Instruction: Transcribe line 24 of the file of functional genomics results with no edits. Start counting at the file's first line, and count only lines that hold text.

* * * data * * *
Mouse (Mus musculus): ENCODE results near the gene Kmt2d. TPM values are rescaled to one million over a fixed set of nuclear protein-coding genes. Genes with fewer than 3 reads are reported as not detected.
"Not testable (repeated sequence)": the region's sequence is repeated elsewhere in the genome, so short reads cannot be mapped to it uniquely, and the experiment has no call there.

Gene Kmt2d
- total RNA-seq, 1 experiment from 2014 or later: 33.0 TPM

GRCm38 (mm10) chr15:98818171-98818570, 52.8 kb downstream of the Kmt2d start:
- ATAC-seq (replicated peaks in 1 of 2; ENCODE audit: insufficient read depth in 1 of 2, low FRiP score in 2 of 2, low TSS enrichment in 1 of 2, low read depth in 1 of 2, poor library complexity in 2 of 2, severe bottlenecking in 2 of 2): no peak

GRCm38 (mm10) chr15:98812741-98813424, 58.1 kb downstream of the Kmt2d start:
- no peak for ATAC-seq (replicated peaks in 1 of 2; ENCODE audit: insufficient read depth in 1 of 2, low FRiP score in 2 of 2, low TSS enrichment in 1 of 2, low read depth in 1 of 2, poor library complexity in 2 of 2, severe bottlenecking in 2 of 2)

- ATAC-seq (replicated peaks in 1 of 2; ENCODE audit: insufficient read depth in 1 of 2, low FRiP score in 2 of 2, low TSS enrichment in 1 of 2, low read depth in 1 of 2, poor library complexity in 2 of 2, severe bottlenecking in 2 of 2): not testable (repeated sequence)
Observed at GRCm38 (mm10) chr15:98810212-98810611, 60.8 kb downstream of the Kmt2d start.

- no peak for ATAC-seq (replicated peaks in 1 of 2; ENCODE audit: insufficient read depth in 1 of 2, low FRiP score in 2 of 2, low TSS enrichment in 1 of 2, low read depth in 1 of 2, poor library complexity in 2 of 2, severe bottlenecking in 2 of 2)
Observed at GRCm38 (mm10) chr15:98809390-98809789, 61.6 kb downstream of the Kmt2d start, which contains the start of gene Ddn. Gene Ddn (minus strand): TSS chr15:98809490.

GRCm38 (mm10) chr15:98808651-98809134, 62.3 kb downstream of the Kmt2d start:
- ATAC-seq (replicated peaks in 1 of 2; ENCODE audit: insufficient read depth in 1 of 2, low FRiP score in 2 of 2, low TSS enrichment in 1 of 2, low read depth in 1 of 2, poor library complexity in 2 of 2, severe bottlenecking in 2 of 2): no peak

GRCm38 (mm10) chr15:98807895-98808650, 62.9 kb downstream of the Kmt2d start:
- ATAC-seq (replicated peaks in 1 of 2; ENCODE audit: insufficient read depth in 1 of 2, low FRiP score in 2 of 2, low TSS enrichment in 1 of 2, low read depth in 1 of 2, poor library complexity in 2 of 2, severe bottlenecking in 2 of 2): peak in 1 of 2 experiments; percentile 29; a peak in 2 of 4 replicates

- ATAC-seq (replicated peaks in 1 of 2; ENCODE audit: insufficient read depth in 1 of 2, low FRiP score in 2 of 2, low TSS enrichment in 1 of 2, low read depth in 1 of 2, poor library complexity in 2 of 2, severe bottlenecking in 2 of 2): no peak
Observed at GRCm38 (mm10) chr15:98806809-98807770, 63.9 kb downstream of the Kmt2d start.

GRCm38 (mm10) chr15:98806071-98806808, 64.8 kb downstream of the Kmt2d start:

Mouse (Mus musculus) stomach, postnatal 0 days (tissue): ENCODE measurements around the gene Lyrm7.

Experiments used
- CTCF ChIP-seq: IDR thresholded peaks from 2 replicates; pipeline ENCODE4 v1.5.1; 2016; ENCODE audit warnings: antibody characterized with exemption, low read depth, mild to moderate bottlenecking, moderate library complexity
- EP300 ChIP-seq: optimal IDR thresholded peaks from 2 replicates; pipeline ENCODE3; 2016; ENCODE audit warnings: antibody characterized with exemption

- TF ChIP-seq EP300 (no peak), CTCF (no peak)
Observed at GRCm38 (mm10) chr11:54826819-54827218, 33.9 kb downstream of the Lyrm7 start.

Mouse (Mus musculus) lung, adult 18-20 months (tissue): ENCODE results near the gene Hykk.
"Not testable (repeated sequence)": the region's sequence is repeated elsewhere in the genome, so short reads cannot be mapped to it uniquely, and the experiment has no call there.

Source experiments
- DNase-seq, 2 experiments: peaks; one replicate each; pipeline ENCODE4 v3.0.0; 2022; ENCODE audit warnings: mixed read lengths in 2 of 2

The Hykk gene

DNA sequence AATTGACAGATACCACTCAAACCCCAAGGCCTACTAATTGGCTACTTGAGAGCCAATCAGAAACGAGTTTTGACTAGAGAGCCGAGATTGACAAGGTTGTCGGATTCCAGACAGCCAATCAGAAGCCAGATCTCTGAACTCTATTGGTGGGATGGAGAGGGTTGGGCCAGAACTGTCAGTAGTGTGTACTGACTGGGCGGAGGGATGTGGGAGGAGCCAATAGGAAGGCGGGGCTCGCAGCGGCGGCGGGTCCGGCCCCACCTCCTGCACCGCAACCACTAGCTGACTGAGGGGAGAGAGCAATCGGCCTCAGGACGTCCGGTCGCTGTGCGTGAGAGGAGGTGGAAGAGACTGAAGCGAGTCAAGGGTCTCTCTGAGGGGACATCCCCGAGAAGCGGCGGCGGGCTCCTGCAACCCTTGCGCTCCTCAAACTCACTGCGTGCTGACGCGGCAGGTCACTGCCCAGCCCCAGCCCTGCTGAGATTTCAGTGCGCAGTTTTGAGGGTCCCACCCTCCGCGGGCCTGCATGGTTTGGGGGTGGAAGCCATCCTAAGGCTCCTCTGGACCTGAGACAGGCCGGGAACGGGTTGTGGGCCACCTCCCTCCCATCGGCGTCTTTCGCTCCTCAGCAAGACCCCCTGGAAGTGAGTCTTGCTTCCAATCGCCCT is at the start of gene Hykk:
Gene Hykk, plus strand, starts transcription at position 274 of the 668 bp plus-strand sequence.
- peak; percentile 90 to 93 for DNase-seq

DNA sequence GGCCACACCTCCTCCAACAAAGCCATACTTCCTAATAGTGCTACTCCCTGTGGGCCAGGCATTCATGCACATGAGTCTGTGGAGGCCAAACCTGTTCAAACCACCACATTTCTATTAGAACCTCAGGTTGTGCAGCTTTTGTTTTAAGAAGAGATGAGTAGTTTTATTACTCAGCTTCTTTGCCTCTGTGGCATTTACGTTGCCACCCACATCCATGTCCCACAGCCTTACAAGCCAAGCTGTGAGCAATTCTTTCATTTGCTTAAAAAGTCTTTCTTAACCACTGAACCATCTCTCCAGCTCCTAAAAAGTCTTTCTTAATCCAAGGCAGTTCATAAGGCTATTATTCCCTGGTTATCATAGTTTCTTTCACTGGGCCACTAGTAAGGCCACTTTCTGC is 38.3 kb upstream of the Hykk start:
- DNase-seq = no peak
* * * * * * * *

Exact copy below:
- TF ChIP-seq EP300 (no peak), CTCF (no peak)